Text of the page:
our first evening we visit the Hyena Man before dinner. They drive us outside
one of the old gates in the stone walls enclosing the Old Town. Here the Hyena
Man feeds the hyenas at night in a dusty open area. He's dressed in tattered
clothes, his dark-skinned face blending into the darkness. Next to him is a
that sack are rejected pieces of meat and bones from the butcher," Abdul
stops the car, leaving the headlights on, allowing us to see quite well. The
Hyena Man starts calling a wild, high-pitched chant, and one-by-one the hyenas
come, slinking down the hills.
come two hyenas, their red eyes glowing in the headlights. They circle at a
distance, and two more come, then three. The chanting continues until there are
about 20 - all the size of a large heavy dog - with strong jaws and
characteristic sloping shoulders. They come a bit closer and we can see them,
spotted unattractive heads with small ears, salivating at the sight and smell of
the meat. They really are one of nature's ugliest animals.
make an excited yipping noise while others start "laughing". A hyena's
"laugh" is an eerie, primitive sound, and we step a bit closer to the
Hyena Man draws out some scraps of meat, which he flings into the dark. There's
a flurry of rushing bodies. He throws some small bones and we hear cracking,
or four of the creatures come much closer. "They are more familiar with him
and he can feed those by hand," Abdul whispers. The Hyena Man loops a piece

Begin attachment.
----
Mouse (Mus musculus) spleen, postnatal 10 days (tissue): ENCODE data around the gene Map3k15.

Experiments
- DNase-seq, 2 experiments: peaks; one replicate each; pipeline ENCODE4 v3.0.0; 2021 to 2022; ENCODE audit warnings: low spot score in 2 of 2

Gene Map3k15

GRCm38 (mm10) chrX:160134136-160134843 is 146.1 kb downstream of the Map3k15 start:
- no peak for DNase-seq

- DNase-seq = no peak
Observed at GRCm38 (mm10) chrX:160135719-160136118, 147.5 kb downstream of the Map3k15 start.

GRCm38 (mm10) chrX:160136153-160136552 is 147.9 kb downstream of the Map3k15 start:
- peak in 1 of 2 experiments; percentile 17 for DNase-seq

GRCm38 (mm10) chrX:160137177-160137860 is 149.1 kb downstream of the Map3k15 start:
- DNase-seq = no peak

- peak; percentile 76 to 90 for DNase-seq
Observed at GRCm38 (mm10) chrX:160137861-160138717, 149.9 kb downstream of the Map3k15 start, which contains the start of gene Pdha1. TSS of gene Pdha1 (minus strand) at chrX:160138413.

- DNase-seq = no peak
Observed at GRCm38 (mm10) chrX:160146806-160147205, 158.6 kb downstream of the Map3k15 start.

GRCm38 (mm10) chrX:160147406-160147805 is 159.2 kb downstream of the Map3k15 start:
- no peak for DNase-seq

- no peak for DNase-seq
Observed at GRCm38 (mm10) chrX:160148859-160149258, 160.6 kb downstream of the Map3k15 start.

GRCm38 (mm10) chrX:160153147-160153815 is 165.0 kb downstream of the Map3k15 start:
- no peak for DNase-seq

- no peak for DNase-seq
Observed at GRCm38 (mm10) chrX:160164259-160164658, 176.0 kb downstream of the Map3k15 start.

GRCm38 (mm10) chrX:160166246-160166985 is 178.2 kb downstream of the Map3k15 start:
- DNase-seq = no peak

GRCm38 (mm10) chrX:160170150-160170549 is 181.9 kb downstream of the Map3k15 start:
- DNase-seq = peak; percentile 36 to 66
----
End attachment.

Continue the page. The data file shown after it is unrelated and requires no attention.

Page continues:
of meat around the end of a long stick. One hyena runs forward and pulls on the
meat. We stand close to the car, taking photograph, impressed in spite of
he holds out a bone, about 12 inches long, and one of the hyenas grabs it
ferociously and runs off. All of the "familiar" ones get a bone in
this way. "He doesn't actually hold out his hand now as he lost one of his
fingers recently," Abdul informs us. Is this man brave or foolish for
feeding these unpredictable beasts, or is he just out to make a living?
amazing spectacle started years ago after some small children and donkeys were
apparently killed and dragged off by hyenas. The people decided to partially
feed the hyenas outside the walls so they don't come into town ravenously hungry
and ready to attack animals or children. It's a strange "night show",
but we're impressed anyway, partly because it tells us more about Harar and
the sack is emptied, the hyenas retreat to the darkness just beyond the light
and Abdul gives the Hyena Man some Ethiopian birr notes. He bobs his head
briefly, picks up the sack, and walks off into the dark.
has trained a hyena to look after his livestock and four hawks to guard his
grain farms from destructive birds.
Hyena and Hawk man lives in the small town of Qabri Bayah about 50 kilometres